Evolution of the Graphics Process Units

birdsowlΛογισμικό & κατασκευή λογ/κού

2 Δεκ 2013 (πριν από 3 χρόνια και 11 μήνες)

73 εμφανίσεις

Evolution of the Graphics
Process Units

Dr. Zhijie Xu

z.xu@hud.ac.uk

A few words about me


Research Interests: Simulation


VR


Game


(backing to) VR and CG.


Fascinated by the R&D in CG and
progresses on rendering devices


Retina display and brain wave
control

Outline


History of the GPUs


Process Paradigm and Programming
Model


Current Research Hotspots


Future Trend

Forewords from the IEEE

Visualization
2005 Conference


Desktop computer architecture is at a turning point.
In the last two years, CPU speeds have nearly
stopped increasing and all major CPU manufacturers
have announced multi
-
core, parallel processors.


Future performance improvements will
predominantly come from parallelism rather than
from an ever
-
increasing uni
-
processor clock speed.


Commodity graphics processors (GPUs), in contrast,
already contain many parallel processing units and
are capable of sustaining computation rates greater
than ten times that of a modern CPU. The GPU
programming model, however, is very different from
traditional CPU models.

What is a GPU?

“A
Graphics Processing
Unit

or
GPU

(also
occasionally called
Visual
Processing Unit

or
VPU
) is
a dedicated graphics
rendering device for a
personal computer or game
console. Modern GPUs are
very efficient at
manipulating and displaying
computer graphics, and their
highly
-
parallel structure
makes them more effective
than typical CPUs for a range
of complex algorithms.”


-

Definition from
wikipedia.org


Radeon 9800 Pro

History of GPUs


The pre
-
GPU era


VGAs in the 80s


4 (or even 5) generations of GPUs
in the last decade


Fixed functions vs. programmability


API support


OpenGL, Direct3D (v6.0 to v9.0)


Shader models (v1.0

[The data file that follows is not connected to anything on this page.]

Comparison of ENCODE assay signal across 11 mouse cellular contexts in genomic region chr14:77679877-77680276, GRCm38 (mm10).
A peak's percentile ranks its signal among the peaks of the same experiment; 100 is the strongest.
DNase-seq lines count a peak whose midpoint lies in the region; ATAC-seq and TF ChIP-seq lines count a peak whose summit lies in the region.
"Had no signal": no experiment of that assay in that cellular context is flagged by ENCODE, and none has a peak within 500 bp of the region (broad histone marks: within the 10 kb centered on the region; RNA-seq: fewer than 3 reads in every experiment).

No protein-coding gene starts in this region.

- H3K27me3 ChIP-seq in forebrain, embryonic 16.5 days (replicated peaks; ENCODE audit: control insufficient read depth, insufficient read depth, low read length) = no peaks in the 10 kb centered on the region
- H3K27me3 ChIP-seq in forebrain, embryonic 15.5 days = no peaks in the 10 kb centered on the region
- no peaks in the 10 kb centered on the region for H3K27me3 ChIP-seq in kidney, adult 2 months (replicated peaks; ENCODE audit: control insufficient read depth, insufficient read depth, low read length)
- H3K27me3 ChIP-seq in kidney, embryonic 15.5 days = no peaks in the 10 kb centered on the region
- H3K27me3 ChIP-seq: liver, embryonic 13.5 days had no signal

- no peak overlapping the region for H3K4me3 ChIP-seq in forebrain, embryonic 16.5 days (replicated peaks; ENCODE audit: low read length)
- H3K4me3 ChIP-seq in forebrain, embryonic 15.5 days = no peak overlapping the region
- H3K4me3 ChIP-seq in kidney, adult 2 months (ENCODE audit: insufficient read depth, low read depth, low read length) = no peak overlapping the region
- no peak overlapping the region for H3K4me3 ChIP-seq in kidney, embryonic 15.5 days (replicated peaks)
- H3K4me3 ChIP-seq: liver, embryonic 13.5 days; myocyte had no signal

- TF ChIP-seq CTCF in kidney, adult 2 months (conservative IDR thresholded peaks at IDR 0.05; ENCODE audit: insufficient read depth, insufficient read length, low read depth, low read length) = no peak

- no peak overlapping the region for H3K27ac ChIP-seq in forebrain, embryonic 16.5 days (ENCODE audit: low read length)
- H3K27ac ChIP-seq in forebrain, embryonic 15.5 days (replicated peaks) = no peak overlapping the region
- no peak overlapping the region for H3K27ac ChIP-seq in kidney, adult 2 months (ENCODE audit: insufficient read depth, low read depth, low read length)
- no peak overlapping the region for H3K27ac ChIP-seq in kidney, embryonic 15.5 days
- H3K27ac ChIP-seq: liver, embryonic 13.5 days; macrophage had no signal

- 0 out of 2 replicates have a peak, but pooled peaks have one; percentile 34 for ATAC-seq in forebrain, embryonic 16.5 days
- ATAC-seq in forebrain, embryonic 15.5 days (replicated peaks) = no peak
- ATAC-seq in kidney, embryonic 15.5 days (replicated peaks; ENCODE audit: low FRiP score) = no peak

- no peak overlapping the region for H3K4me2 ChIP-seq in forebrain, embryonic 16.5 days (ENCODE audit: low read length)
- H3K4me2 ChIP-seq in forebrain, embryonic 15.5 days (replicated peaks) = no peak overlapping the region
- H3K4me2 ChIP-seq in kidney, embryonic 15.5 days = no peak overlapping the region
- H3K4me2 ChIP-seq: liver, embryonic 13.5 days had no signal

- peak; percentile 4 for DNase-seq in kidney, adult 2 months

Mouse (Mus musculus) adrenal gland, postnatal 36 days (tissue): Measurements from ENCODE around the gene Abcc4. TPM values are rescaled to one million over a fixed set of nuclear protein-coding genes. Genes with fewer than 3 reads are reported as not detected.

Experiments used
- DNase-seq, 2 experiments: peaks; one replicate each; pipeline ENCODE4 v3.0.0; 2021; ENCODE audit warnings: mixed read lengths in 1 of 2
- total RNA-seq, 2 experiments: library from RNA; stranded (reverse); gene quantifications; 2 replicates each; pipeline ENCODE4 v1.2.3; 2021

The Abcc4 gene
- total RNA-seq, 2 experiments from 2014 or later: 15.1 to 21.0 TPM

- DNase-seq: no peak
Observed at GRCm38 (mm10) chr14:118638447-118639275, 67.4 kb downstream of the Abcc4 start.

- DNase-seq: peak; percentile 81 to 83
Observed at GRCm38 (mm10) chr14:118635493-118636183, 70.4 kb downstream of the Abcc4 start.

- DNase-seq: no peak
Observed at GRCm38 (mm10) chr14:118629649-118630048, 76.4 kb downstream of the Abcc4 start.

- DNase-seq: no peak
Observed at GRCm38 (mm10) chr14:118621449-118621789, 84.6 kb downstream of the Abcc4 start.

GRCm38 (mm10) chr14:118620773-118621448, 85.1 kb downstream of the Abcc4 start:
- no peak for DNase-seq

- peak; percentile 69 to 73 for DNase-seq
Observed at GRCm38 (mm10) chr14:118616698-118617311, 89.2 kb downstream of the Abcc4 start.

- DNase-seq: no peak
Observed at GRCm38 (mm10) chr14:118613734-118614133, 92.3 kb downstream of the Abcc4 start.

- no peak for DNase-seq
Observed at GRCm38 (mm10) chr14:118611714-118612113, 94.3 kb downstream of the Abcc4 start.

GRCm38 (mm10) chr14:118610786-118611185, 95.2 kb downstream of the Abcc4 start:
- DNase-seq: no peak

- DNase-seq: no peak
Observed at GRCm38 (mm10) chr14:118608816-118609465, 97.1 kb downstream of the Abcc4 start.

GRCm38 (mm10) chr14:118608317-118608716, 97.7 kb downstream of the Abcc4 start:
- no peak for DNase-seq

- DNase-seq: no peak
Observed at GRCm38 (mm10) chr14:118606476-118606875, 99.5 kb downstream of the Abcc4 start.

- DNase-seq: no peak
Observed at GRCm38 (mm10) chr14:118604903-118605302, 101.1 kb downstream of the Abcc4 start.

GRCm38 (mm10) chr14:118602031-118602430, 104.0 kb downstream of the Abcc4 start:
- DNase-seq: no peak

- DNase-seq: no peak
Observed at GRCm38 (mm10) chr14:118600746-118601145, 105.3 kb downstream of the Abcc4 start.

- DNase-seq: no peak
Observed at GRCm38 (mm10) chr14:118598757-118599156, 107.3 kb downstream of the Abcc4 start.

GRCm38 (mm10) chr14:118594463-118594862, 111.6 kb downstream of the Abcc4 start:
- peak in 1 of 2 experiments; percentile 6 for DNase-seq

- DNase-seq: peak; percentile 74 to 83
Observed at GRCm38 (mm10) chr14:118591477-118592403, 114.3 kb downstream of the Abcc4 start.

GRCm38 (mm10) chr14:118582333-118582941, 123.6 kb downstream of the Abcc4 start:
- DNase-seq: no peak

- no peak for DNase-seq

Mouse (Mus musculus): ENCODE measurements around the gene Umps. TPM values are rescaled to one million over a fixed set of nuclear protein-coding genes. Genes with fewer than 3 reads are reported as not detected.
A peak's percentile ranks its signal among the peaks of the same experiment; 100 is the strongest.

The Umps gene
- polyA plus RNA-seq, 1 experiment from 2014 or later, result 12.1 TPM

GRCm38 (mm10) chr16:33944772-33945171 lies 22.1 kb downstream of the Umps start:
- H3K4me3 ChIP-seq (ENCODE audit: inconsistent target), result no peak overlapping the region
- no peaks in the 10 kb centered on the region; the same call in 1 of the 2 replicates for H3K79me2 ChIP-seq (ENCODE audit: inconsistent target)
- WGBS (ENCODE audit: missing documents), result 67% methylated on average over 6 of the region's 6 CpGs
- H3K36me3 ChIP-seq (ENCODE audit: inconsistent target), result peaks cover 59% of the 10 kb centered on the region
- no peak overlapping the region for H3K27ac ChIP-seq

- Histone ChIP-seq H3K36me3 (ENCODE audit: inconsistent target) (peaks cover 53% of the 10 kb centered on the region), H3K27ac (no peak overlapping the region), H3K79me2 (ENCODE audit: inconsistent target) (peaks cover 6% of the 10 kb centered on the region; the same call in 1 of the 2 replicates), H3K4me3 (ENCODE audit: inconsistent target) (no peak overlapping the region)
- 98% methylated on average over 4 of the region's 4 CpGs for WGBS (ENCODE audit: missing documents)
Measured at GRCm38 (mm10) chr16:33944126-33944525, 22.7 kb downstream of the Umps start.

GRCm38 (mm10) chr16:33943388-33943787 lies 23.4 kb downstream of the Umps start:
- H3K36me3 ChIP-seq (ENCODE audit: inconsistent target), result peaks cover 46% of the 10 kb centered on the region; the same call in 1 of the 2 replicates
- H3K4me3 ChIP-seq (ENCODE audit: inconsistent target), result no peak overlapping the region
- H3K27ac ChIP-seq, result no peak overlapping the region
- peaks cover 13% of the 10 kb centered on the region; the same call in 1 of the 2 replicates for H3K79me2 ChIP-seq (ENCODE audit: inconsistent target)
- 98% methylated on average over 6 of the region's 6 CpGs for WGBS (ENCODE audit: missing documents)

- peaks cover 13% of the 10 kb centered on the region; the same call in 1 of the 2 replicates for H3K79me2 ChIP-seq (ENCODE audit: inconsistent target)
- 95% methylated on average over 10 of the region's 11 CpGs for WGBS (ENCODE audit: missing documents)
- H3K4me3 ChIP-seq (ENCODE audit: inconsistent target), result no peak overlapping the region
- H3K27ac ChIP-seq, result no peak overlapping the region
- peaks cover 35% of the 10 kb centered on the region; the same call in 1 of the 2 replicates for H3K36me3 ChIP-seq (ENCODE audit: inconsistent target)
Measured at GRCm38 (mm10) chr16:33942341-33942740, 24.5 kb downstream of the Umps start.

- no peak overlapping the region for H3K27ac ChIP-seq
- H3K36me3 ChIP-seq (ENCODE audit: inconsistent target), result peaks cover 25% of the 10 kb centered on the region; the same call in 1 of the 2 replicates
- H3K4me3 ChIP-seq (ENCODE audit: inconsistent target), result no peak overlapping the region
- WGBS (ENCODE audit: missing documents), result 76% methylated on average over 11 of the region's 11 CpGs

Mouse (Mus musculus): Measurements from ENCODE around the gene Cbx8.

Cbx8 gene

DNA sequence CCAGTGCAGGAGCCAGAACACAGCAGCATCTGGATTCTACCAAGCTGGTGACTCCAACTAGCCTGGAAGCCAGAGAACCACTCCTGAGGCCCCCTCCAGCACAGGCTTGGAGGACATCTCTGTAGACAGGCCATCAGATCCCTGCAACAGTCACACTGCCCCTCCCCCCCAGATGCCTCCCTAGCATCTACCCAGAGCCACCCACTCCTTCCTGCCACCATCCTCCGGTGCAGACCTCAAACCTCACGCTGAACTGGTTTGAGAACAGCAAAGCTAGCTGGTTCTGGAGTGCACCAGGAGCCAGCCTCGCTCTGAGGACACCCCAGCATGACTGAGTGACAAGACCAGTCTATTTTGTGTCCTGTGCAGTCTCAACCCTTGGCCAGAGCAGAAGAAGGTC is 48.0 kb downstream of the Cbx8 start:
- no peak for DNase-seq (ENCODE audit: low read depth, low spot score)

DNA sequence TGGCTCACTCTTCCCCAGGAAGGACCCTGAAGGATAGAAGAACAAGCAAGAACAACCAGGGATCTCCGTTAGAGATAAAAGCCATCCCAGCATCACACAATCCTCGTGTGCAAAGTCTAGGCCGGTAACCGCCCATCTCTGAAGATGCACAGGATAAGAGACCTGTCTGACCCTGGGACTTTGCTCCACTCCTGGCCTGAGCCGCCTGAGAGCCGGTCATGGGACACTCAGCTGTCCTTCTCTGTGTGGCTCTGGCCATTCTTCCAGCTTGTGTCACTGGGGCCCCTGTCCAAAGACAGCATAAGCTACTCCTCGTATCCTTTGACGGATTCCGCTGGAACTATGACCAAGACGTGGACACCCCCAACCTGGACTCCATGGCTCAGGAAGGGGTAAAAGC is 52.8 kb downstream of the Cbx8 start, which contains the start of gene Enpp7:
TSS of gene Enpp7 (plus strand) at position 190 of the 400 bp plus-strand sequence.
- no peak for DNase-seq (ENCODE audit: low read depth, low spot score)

v3.0)

History of GPUs


generations in the
function’s term


First
-
Generation GPUs


Up to 1998; Nvidia’s TNT2, ATi’s Rage, and 3dfx’s
Voodoo3;DX6 feature set.


Second
-
Generation GPUs


1999
-
2000; Nvidia’s GeForce256 and GeForce2, ATi’s
Radeon7500, and S3’s Savage3D; T&L; OpenGL and
DX7;Configurable.


Third
-
Generation GPUs


2001; GeForce3/4Ti, Radeon8500, MS’s Xbox; OpenGL ARB,
DX7/8; Vertex Programmability + ASM


Fourth
-
Generation GPUs


2002 onwards; GeForce FX family, Radeon 9700;
OpenGL+extensions, DX9; Vertex/Pixel Programability +
HLSL; 0.13
μ

Process, 125M T/C, 200M T/S.


I have just seen Radeon X1900 last Thursday


History of GPUs
-

generations in the
stream processing’s term


Pre
-
NV2x: no explicit support for stream processing.
Kernel operations are usually hidden in the API and
provide too little flexibility for general use.


NV2x: kernel stream operations are now explicitly under
the programmer's control but only for vertex processing
(fragments are still using old paradigms). No branching
support severely hampers flexibility but some algorithms
can be run (notably, low
-
precision fluid simulation).


RD3xx: increased performance and precision with limited
support for branching/looping in both vertex and fragment
processing. The model is now flexible enough to cover
many purposes.


NV4x: Very flexible branching support although some
limitations still exists on the number of operations to be
executed and strict recursion depth. Performance is
estimated to be from 20 to 44GFLOPs.

What GPUs are capable of?

Why shifting from CPU to GPU?


Why not just keep increasing the CPU
speed and leave the GPU to handle what
is its best?


CPU speed is reaching a bottle neck (how
many transistors can be integrated on a
chip)


Solution, in the future, nano technology, short
term, dual core machines (double CPUs),
clustered CPUs, …, even grid computing and
supercomputing


GPU facing the same problem, but still have
space to press on due to its task specific
designs and parallelism paradigm

Hungers for More Computational
Powers


volume, speed, accuracy


Supercomputing (parallel computing)


Applications, particle dynamics, network analysis,
finite element analysis, ocean tide analysis,
virtual universe simulation, airplane design, other
military simulation, etc.


Japanese Earth Simulator, champion of 2002
(5120 NEC CPUs)


IBM Blue Gene winner in 2005 (65536 Duel
-
core
PowerPC CPUs)


What’s missing in the formula?
-

COST


Process Paradigm and Programming
Model


Real
-
time computer graphics hardware is
transiting from supporting a few fixed algorithms
to being fully programmable. At the same time,
the performance of graphics processors (GPUs) is
increasing at a rapid rate because GPUs can
effectively exploit the enormous parallelism
available in graphics computations.


These improvements in GPU flexibility and
performance are likely to continue in the future,
and will allow developers to write increasingly
sophisticated and diverse programs that execute
on the GPU.

From Sequential to Parallel Paradigm


Conventional, sequential
paradigm


for(int i = 0; i < 100 * 4; i++)

result[i] = source0[i] + source1[i];